Friday April 19, 2019

Lack of Social Communication Skills may cause Increase in Health Problems

How can lack of Social communication skills affect your mental health?

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Lack of Social Communication Skills may cause Increase in Health Problems
Lack of Social Communication Skills may cause Increase in Health Problems. Pixabay
  • Are you left out by your friends due to improper communicative techniques? Beware, as it may take a toll on your health. New research reveals that people with poor social skills may be at a greater risk of developing mental as well as physical health problems.

Importance of Social Communication Skills in avoiding Mental Health Problems

Social skills refer to the communication skills that allow people to interact effectively and appropriately with others. They are mostly learned over time, originating in the family and continuing throughout life.

The use of technology, like texting, is probably one of the biggest impediments to developing social skills among young people nowadays, the researchers said.

“We have known for a long time that social skills are associated with mental health problems like depression and anxiety,” said Chrin Segrin, a professor at the University of Arizona.

“But it was not known definitively that social skills were also predictive of poorer physical health. Two variables — loneliness and stress — appear to be the glue that bind poor social skills to health. People with poor social communication skills have high levels of stress and loneliness in their lives,” Segrin added.

The researchers studied over 775 people, aged between 18 to 91 years, and were provided a questionnaire addressing their social communication skills, stress, loneliness, and mental and physical health.

The results found that the participants who had deficits in those skills reported more stress, loneliness, and poorer mental and physical health.

The study, published in the journal Health Communication, mentioned that while the negative effects of stress on the body have been known for a long time, loneliness is a more recently recognized health risk factor. It is as serious a risk as smoking, obesity or eating a high-fat diet with lack of exercise.(IANS)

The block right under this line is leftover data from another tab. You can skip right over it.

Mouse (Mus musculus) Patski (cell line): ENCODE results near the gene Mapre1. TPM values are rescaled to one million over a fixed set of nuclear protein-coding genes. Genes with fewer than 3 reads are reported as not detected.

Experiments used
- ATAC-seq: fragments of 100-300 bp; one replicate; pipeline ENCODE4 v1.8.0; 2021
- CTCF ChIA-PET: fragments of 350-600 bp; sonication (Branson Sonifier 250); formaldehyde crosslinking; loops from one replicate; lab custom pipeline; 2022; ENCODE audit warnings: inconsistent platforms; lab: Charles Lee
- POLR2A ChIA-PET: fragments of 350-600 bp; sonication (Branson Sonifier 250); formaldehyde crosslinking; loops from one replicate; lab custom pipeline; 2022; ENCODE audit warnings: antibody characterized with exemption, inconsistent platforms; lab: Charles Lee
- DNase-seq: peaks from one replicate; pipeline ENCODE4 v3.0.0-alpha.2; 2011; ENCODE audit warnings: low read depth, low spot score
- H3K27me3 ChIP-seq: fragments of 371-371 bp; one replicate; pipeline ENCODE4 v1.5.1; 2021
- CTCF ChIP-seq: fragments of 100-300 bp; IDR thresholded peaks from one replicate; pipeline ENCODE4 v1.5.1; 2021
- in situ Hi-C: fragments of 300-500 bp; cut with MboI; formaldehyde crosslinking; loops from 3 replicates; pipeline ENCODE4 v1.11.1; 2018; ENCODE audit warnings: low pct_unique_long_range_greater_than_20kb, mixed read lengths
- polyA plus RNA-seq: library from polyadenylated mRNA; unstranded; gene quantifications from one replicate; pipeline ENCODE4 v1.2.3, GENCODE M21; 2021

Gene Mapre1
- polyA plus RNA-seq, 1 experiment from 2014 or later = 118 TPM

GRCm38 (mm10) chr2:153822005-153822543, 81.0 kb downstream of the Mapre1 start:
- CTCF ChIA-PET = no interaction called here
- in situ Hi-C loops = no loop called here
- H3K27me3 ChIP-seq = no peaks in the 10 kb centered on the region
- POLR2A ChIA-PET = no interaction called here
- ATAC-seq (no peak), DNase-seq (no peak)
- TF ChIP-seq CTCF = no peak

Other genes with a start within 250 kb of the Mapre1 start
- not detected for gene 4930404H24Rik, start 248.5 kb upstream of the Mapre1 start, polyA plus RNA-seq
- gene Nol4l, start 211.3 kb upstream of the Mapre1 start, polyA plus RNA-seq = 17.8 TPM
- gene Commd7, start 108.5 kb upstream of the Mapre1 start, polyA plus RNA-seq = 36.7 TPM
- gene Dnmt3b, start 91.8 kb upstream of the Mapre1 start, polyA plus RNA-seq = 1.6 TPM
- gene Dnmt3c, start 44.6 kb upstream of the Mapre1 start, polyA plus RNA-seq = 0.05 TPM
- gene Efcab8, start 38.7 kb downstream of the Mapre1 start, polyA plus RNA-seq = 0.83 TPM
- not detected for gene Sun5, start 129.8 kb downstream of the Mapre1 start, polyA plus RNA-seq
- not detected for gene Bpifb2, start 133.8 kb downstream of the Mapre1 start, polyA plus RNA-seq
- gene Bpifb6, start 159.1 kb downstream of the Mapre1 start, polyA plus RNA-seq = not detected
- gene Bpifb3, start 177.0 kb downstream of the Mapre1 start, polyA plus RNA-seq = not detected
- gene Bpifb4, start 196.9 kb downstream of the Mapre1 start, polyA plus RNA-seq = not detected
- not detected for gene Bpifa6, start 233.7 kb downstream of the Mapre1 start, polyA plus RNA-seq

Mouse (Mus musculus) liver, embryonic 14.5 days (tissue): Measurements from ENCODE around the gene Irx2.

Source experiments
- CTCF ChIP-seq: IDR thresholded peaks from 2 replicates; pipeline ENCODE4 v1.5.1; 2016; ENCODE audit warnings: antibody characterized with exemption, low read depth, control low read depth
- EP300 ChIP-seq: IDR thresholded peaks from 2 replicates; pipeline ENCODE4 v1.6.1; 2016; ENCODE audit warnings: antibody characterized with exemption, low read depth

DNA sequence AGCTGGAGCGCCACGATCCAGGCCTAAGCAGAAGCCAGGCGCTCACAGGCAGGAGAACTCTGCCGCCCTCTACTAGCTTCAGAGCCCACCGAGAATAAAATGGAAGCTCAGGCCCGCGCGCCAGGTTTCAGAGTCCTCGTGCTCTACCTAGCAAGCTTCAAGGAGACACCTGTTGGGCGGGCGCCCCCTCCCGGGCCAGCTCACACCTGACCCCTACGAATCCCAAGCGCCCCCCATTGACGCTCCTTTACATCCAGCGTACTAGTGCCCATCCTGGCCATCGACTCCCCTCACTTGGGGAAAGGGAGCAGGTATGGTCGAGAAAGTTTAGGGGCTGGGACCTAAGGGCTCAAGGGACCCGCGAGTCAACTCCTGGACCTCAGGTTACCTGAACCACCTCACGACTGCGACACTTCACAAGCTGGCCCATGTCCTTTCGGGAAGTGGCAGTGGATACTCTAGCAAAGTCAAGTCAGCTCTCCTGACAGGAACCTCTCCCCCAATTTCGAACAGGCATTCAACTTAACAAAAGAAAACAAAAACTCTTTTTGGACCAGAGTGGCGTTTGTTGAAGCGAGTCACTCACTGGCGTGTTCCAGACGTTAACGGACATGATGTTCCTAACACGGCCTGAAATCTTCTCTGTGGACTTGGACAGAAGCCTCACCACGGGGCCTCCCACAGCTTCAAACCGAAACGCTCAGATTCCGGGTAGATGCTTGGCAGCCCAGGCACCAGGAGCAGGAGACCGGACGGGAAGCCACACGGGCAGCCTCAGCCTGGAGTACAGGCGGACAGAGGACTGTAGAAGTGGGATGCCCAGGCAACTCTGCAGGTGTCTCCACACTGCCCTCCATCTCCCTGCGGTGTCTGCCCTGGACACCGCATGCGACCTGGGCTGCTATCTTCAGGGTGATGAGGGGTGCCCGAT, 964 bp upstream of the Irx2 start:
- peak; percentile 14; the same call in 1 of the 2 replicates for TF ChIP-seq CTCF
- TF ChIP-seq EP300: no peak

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Rising Awareness Among Indians Towards Mental Health

The healthcare map, which highlights key consumer healthcare trends, concerns and behaviour, has been compiled from thousands of searches and appointments, by over 13 crore patients, across more than 50 cities and over 250 specialties, in 2018.

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A World Health Organisation (WHO) report states that 7.5 per cent of the Indian population suffers from some form of mental concern or disorder. Pixabay

While mental health has often remained a widely ignored topic and a taboo in the Indian society, a new report shows over 80 per cent rise in the number of people seeking help for mental health issues, especially in tier-2 cities.

According to domestic digital healthcare platform Practo’s annual healthcare map, there has been 82 per cent increase in the appointments with psychologists, psychiatrists and psychotherapists in tier-2 cities — Indore, Kanpur, Nagpur, Jaipur, Vishakapatnam, Bhopal, Chandigarh, Lucknow, Coimbatore, Ahmedabad and Patna.

People in these cities sought help mostly for depression, post-traumatic stress disorder (PTSD), marriage counselling, stress, de-addiction and anger management among others.

mental health
“This indicates that unhealthy lifestyle habits, long working hours and work-life imbalance are taking a toll on people and their mental health,” the Practo report said.
Pixabay

“It is a common belief that mental issues are mainly arising in metro cities owing to the stressful lifestyles. However, the non-metro cities are also in immediate need for access to mental healthcare,” Aparna Mahesh, psychotherapist at Practo, told IANS.

“The sharp increase in the number of physical appointments with psychologists, psychiatrists and psychotherapists in these towns and cities clearly indicates that Indians beyond metros are seeking timely help to address their concerns rather than ignoring or self-medicating,” Mahesh added.

In tier-1 cities — Delhi, Mumbai, Bengaluru, Pune, Chennai, Kolkata and Hyderabad — a 24 per cent increase was seen in the appointments with psychologists, psychiatrists and psychotherapists.

A World Health Organisation (WHO) report states that 7.5 per cent of the Indian population suffers from some form of mental concern or disorder.

 

mental health
“It is a common belief that mental issues are mainly arising in metro cities owing to the stressful lifestyles. However, the non-metro cities are also in immediate need for access to mental healthcare,” Aparna Mahesh, psychotherapist at Practo, told IANS.
Pixabay

“This indicates that unhealthy lifestyle habits, long working hours and work-life imbalance are taking a toll on people and their mental health,” the Practo report said.

Further, it was found that Indians visited their doctors 3.2 times a year in 2018, up from 2.7 times in 2017. Gynaecology, dermatology and paediatrics emerged as top three specialties where most visits occurred.

Also Read: Indian Consumers Cautious of Data Misuse Through Technological Devices

This is, however, lower than Japan where patients visited doctors 13 times or the US where visits to doctors were a little over four times in 2018.

The healthcare map, which highlights key consumer healthcare trends, concerns and behaviour, has been compiled from thousands of searches and appointments, by over 13 crore patients, across more than 50 cities and over 250 specialties, in 2018. (IANS)